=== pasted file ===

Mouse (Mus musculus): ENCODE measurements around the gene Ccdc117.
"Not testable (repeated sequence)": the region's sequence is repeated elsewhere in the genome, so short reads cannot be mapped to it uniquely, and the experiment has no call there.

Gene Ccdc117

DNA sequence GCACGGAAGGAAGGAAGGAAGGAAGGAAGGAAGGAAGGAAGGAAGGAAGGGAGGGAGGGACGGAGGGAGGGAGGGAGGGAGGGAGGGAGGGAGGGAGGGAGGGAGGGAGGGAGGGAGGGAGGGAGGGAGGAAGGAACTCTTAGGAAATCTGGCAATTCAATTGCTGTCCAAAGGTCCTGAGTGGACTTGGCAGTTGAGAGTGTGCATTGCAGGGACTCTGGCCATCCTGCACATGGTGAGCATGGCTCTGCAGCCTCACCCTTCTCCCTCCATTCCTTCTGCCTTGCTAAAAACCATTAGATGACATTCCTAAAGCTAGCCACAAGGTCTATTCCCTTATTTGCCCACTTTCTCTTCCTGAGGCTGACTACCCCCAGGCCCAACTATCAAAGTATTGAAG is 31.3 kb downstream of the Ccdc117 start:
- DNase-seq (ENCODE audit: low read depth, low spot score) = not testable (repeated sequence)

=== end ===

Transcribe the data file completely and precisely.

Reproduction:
Mouse (Mus musculus): ENCODE measurements around the gene Ccdc117.
"Not testable (repeated sequence)": the region's sequence is repeated elsewhere in the genome, so short reads cannot be mapped to it uniquely, and the experiment has no call there.

Gene Ccdc117

DNA sequence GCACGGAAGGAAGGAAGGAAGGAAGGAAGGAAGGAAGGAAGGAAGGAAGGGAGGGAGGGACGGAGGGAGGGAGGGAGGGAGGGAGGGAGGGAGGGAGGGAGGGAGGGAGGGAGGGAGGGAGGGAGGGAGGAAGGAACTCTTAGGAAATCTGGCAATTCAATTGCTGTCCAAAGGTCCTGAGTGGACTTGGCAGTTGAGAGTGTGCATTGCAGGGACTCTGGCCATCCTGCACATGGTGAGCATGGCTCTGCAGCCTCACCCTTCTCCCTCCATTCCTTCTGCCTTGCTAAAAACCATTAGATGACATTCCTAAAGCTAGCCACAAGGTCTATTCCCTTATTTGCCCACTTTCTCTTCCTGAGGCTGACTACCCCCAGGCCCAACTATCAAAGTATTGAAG is 31.3 kb downstream of the Ccdc117 start:
- DNase-seq (ENCODE audit: low read depth, low spot score) = not testable (repeated sequence)